As I do less public writing, and more behind the scenes consulting and governance, I’m starting to experiment a little bit with different forms of content creation.

Inspired by someone I’ve spent a bunch of time in boardroom discussion with (here’s to you, Sergio), I’ve been dabbling with LinkedIn content and have found I get pretty good engagement over there. If we’re not connected over there, feel free to engage – my profile is here.

Realizing that not everyone does the “LinkedIn thing”, I’m going to cross-post it in here for my regular subscribers – prefixed by the “quick bites” title so you know what you’re looking at. Enjoy!

Let’s talk a little bit about authenticity and karma in business.

Cactus Equipment is a 25-year-old manufacturer of workwear and backpacks, still proudly made down here in New Zealand.

Since its inception, Cactus has prided itself on making the best quality products in the world and firmly sticking to its ethical manufacturing beliefs. It’s not about consumerism and fads, it’s about making rugged, reliable products that our customers truly love.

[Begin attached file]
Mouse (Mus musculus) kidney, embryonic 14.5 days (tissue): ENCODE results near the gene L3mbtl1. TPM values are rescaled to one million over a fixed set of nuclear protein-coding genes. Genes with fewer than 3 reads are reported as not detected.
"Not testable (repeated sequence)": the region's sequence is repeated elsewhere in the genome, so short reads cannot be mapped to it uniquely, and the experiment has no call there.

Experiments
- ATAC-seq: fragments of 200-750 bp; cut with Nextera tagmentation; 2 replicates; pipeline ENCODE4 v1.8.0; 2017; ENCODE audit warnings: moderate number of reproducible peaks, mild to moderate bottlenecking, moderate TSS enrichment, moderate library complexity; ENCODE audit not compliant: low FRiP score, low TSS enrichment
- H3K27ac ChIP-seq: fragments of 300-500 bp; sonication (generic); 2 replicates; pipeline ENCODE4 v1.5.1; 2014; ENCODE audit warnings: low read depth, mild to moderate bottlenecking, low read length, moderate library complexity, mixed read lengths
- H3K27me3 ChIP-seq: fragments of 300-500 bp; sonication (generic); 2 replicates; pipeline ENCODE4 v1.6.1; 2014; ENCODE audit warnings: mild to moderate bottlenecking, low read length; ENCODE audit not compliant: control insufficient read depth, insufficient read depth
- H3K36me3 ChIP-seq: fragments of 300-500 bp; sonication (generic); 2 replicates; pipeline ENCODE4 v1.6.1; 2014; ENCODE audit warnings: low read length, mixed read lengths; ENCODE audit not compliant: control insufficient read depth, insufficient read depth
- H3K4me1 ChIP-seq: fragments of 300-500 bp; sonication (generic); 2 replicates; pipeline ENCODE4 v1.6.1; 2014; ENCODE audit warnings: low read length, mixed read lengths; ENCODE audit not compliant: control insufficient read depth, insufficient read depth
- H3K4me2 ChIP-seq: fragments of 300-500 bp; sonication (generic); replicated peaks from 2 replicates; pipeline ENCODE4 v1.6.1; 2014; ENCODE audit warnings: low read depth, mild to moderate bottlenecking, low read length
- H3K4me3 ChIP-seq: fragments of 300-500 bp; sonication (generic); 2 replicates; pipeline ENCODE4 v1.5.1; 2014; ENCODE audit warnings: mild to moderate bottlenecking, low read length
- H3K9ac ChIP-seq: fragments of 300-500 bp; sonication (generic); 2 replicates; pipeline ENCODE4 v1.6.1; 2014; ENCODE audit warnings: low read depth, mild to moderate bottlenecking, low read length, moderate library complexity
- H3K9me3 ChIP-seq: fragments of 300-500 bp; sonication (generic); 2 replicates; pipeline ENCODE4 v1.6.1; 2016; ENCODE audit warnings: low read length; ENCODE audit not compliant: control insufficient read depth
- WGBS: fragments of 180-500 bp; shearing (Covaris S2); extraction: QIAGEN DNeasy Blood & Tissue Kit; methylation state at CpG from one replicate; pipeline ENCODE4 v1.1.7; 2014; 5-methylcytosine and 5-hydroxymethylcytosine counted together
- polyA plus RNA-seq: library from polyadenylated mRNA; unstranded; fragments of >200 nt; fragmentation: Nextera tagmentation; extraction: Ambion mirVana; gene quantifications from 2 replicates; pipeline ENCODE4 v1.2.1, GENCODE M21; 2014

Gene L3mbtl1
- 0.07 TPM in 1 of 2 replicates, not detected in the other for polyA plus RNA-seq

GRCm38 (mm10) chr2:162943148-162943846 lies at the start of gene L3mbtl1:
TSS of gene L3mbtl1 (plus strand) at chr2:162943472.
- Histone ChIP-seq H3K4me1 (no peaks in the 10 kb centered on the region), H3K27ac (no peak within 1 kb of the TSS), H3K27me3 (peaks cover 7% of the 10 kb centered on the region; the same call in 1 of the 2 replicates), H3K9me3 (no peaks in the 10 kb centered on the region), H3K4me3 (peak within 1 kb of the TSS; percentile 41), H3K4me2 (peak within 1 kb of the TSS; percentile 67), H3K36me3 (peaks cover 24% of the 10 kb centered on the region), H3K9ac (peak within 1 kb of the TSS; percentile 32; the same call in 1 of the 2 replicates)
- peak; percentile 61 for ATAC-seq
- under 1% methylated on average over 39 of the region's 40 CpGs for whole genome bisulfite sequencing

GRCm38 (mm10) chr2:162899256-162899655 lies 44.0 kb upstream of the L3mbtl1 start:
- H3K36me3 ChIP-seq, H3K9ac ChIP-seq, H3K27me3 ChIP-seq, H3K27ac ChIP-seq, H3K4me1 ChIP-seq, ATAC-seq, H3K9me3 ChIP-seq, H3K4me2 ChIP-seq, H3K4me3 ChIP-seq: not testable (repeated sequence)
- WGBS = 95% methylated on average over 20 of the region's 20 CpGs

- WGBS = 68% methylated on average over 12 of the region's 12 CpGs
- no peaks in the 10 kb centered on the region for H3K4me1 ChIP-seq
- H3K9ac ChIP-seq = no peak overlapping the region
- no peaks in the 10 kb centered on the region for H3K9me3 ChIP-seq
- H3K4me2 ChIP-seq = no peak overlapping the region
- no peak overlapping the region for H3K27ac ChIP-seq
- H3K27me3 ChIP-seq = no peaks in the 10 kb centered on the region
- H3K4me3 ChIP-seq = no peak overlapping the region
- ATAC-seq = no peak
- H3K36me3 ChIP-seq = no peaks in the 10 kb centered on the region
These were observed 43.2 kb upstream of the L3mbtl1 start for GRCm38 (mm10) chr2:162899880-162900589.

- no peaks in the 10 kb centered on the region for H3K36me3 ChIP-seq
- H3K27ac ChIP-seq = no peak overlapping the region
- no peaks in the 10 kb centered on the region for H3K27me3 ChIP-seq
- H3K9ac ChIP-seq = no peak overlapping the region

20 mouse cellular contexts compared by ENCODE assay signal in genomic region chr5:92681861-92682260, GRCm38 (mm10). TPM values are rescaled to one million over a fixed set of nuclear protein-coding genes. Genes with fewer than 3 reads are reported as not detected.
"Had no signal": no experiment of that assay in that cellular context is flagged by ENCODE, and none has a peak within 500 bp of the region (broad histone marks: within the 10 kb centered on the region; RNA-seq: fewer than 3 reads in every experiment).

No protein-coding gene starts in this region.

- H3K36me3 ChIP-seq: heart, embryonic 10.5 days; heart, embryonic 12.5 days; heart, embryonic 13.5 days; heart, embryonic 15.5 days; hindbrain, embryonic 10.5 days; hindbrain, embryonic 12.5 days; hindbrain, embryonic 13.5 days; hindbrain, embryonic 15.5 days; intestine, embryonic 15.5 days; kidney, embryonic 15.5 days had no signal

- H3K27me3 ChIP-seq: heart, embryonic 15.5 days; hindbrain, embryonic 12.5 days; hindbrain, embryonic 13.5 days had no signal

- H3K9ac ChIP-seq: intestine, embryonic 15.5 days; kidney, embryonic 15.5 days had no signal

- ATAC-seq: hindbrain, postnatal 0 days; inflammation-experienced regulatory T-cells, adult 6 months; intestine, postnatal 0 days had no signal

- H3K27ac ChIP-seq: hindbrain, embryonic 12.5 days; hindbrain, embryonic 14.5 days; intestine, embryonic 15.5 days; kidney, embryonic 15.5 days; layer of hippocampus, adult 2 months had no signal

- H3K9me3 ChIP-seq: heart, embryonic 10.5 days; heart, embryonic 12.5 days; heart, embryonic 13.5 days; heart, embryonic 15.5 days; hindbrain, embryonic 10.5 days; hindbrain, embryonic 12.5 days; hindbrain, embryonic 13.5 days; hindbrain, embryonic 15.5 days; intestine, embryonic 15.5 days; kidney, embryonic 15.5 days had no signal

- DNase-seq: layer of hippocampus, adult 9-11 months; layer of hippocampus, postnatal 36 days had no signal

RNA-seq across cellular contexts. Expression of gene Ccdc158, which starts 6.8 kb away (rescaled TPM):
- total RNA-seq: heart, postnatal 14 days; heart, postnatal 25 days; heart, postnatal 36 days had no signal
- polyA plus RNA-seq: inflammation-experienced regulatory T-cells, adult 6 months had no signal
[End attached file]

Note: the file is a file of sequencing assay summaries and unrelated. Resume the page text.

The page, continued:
This relationship that Cactus has with its customers was brought home to us back in 2010 when Christchurch suffered the first in a long series of earthquakes which greatly impacted the city.

After being given only 24 hours to vacate its premises, Cactus put out an all-hands call to its community for help in shifting the factory. The video below was shot to commemorate the occasion.

So my question to other business leaders is: how do you and your organizations measure authenticity, and how seriously do you take the interests of your customers to heart?

Ben Kepes

Ben Kepes is a technology evangelist, an investor, a commentator and a business adviser. Ben covers the convergence of technology, mobile, ubiquity and agility, all enabled by the Cloud. His areas of interest extend to enterprise software, software integration, financial/accounting software, platforms and infrastructure as well as articulating technology simply for everyday users.

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